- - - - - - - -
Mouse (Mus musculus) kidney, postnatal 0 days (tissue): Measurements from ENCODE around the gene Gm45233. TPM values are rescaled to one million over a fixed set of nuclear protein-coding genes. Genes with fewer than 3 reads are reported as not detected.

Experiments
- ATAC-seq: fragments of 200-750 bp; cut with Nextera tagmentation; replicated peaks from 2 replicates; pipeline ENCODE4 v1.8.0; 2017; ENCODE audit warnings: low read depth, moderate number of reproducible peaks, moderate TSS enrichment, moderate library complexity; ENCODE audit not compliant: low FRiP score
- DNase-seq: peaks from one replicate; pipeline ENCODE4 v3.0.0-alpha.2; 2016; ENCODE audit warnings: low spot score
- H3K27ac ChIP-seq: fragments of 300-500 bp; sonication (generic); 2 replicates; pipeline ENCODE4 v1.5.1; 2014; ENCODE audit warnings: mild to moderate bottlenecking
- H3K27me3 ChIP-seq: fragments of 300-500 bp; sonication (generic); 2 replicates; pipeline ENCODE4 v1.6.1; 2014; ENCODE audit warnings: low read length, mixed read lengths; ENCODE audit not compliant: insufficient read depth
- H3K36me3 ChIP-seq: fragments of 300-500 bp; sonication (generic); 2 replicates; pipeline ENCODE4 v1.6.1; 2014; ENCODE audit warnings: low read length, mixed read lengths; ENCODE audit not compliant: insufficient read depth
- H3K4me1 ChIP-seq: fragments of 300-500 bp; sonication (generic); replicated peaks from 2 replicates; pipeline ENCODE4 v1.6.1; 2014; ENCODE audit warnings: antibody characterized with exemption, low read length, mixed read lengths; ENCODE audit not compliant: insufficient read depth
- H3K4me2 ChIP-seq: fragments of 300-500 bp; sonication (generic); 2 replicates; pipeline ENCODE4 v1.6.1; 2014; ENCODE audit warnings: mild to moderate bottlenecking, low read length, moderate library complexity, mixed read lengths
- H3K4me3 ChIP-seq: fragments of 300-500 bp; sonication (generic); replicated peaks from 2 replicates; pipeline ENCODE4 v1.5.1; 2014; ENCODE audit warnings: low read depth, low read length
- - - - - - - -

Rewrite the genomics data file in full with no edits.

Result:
Mouse (Mus musculus) kidney, postnatal 0 days (tissue): Measurements from ENCODE around the gene Gm45233. TPM values are rescaled to one million over a fixed set of nuclear protein-coding genes. Genes with fewer than 3 reads are reported as not detected.

Experiments
- ATAC-seq: fragments of 200-750 bp; cut with Nextera tagmentation; replicated peaks from 2 replicates; pipeline ENCODE4 v1.8.0; 2017; ENCODE audit warnings: low read depth, moderate number of reproducible peaks, moderate TSS enrichment, moderate library complexity; ENCODE audit not compliant: low FRiP score
- DNase-seq: peaks from one replicate; pipeline ENCODE4 v3.0.0-alpha.2; 2016; ENCODE audit warnings: low spot score
- H3K27ac ChIP-seq: fragments of 300-500 bp; sonication (generic); 2 replicates; pipeline ENCODE4 v1.5.1; 2014; ENCODE audit warnings: mild to moderate bottlenecking
- H3K27me3 ChIP-seq: fragments of 300-500 bp; sonication (generic); 2 replicates; pipeline ENCODE4 v1.6.1; 2014; ENCODE audit warnings: low read length, mixed read lengths; ENCODE audit not compliant: insufficient read depth
- H3K36me3 ChIP-seq: fragments of 300-500 bp; sonication (generic); 2 replicates; pipeline ENCODE4 v1.6.1; 2014; ENCODE audit warnings: low read length, mixed read lengths; ENCODE audit not compliant: insufficient read depth
- H3K4me1 ChIP-seq: fragments of 300-500 bp; sonication (generic); replicated peaks from 2 replicates; pipeline ENCODE4 v1.6.1; 2014; ENCODE audit warnings: antibody characterized with exemption, low read length, mixed read lengths; ENCODE audit not compliant: insufficient read depth
- H3K4me2 ChIP-seq: fragments of 300-500 bp; sonication (generic); 2 replicates; pipeline ENCODE4 v1.6.1; 2014; ENCODE audit warnings: mild to moderate bottlenecking, low read length, moderate library complexity, mixed read lengths
- H3K4me3 ChIP-seq: fragments of 300-500 bp; sonication (generic); replicated peaks from 2 replicates; pipeline ENCODE4 v1.5.1; 2014; ENCODE audit warnings: low read depth, low read length